A certain U.S. governor and 2016 presidential hopeful responded to whether or not he accepted biological evolution as scientific fact. To which he promptly responded “I’m going to punt on that one, as well, that’s a question a politician shouldn’t be involved in one way or the other. So I’m going to leave that up to you.” I will not mention the governors name or political party as it is a moot point. Politicians of all ilks seem to hate, or at the very least, refuse to demonstrate elementary school understanding of scientific fact. Besides, Google is just one tab over anyways.
Now on the face it, that comment would at least be an improvement from some comments we’ve heard in years past. Uneducated politicians should seek expert opinion on matters that they don’t comprehend. If it were that simple. Unfortunately governors and state governments have unique power through their control of public education to influence the scientific literacy of our children. If school boards across this country did indeed stay away from revising scientific fact to meet local prejudices or religious beliefs, I would be okay with the governor’s statement, well, a little bit at least.
But here’s the rub.
We’ve already gone through the Dark Ages. We should not be deliberately steering for a second one.
Science is, fundamentally, about seeking truth. Regardless if the truth matches the vision we hold for the Universe in our mind’s eye. Science, along with technology, engineering, art, and mathematics; is key to our continued survival as a species. Ignoring scientific fact, without being over-the-top, threatens our species. And at the very least, threatens the U.S. economic way of life as the world recovers from the Great Recession. While the rest of the world continues to creep past the United States in the practical and theoretical applications of scientific research, we will only have ourselves to blame if we continue to elect politicians who, due solely to seeking political gain, irreversibly damage investments in STEAM arenas of knowledge.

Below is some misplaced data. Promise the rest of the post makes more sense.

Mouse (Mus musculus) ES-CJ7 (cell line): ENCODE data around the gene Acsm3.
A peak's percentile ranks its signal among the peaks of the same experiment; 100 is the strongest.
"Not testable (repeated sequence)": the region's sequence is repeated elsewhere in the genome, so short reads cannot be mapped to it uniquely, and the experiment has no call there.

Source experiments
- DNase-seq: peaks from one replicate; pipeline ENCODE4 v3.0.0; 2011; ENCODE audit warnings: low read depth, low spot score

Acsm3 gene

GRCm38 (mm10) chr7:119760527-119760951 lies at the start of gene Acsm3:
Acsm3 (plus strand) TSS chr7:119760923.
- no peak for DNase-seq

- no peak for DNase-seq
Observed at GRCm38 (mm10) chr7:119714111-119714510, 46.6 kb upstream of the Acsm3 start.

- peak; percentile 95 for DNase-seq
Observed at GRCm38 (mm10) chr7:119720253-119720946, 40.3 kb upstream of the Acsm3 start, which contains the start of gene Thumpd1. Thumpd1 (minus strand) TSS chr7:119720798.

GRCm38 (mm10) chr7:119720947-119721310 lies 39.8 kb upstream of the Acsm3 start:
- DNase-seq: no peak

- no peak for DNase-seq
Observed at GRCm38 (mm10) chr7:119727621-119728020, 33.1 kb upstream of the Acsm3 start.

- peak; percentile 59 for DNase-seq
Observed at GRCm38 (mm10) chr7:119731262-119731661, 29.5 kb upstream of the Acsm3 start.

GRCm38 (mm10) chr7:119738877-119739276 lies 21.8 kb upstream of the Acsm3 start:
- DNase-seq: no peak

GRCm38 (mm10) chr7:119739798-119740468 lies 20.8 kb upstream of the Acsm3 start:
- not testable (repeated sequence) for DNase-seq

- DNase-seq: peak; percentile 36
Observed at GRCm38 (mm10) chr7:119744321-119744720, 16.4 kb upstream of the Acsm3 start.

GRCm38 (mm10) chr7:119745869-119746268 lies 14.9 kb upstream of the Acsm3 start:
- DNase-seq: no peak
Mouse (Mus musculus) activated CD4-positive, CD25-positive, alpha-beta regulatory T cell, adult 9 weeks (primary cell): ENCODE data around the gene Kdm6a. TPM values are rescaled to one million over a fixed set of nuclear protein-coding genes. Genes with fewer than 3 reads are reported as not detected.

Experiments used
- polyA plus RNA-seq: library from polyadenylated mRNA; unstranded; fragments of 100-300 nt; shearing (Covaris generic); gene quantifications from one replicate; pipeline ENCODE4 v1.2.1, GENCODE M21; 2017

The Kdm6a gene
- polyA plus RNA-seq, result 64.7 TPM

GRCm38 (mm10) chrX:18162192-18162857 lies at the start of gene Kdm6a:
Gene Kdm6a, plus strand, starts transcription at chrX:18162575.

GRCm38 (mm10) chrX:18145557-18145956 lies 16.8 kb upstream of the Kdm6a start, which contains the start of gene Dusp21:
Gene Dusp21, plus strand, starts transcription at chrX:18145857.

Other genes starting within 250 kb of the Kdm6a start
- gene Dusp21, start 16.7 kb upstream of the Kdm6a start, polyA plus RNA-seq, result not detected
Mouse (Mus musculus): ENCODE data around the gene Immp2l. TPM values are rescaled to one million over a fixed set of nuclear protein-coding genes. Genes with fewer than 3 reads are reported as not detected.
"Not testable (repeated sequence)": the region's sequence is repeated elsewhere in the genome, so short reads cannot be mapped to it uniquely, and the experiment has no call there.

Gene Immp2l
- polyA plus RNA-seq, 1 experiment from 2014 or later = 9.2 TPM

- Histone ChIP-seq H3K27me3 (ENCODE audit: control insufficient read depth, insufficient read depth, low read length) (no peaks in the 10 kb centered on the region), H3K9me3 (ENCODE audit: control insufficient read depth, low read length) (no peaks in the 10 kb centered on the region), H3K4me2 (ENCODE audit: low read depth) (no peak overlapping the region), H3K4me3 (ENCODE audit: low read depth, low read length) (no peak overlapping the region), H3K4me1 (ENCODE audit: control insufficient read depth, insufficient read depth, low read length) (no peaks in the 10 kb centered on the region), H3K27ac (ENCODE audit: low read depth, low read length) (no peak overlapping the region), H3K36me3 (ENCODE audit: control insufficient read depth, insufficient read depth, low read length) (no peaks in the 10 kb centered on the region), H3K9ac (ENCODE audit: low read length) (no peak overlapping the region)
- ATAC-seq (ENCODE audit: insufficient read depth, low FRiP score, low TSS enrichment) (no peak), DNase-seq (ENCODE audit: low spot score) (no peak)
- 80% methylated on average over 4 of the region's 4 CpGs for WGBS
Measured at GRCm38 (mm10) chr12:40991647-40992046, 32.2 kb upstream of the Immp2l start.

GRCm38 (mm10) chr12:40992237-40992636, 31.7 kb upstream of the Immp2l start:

When a politician makes statements as this governor did, it shows he/she is more interested in pandering to his establishment that he/she is interested in the collective survival and well-being of society. Its shows that they cannot make decision based on fact, rather they will make choices based on who donates the most to the political coffers. And most importantly, it shows they are locked in their way, facts be damned. Just this week a new theory on cosmology, which solves some of problems with existing theories, states that there was no Big Bang. That the Universe is indeed eternal. Now if this theory proves true, it fundamentally rocks scientific understanding of astrophysics and cosmology. And you know what? That would be just dandy! Science, unlike political stance, can grow and change as our understanding and research grows and changes. To be ignorant of the possibility to change the fundamentals, would make science no more reliable than religion or politics in attempting to understand reality. We would sway solely at the whim of the priesthood and politicians, not universal truth. This ability to admit that you’re wrong is fundamental to science. It also antithetical to politicians like this governor. I want an elected leader that can admit, when faced with fact, is willing to do the right thing. Not the politically expedient thing.
Thankfully, science has thus far survived the onslaught of charlatans and pseudoscience. Electing politicians like this governor, with their immense power to influence policy and education funding, would put us on a direct course to the Dark Ages 2.0. That is why, as much as science and politics shouldn’t mix, having scientifically literate elected officials is crucial. Scientific literacy and acceptance shows that an individual is reasonable, embraces logic, is a good listener, takes action based on fact, and is looking out for the greater good.
To elect an official that is otherwise leads us to a reality that we simply cannot afford.
Clipart courtesy of openclipart.org